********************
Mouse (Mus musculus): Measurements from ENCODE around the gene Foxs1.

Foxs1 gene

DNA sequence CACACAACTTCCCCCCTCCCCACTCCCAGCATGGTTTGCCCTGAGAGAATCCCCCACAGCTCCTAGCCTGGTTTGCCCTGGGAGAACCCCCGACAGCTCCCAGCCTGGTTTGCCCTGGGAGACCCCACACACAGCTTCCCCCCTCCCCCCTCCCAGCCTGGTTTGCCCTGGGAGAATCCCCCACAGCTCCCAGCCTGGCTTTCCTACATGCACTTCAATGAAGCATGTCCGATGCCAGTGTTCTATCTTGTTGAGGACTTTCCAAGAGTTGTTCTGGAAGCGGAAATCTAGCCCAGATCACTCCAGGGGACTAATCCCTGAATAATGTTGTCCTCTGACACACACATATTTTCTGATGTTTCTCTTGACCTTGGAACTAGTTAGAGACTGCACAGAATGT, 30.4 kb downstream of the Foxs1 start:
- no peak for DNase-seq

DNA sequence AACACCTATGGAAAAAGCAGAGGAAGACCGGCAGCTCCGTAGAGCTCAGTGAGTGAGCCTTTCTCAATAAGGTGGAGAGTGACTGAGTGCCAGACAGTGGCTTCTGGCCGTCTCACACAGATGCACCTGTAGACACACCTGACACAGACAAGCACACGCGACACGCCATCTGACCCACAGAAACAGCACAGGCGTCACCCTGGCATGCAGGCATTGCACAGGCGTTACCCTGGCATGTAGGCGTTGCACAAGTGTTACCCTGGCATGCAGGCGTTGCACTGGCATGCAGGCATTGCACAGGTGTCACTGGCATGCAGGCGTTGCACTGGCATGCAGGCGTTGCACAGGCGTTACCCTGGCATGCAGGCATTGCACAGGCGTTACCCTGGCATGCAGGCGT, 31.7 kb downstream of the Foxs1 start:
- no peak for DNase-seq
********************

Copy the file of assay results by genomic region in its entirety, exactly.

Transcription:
Mouse (Mus musculus): Measurements from ENCODE around the gene Foxs1.

Foxs1 gene

DNA sequence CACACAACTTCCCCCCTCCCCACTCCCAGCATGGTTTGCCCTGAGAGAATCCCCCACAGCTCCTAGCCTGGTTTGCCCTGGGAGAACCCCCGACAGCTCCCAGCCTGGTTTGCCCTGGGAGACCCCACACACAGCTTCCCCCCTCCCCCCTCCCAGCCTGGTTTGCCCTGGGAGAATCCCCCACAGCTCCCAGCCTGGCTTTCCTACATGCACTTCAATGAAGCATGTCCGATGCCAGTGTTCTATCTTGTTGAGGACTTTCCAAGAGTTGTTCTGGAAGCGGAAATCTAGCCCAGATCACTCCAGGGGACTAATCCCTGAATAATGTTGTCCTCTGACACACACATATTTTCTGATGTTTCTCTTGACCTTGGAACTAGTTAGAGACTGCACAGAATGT, 30.4 kb downstream of the Foxs1 start:
- no peak for DNase-seq

DNA sequence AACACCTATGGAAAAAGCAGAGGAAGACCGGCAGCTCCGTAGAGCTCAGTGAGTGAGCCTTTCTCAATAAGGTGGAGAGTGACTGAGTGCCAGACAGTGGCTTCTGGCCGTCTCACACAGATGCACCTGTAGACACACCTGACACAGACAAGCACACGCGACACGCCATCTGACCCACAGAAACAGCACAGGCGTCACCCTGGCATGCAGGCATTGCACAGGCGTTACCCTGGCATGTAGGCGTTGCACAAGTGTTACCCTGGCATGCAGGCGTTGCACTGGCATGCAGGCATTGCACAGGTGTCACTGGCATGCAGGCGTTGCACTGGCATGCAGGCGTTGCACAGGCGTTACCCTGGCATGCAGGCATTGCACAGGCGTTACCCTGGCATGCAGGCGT, 31.7 kb downstream of the Foxs1 start:
- no peak for DNase-seq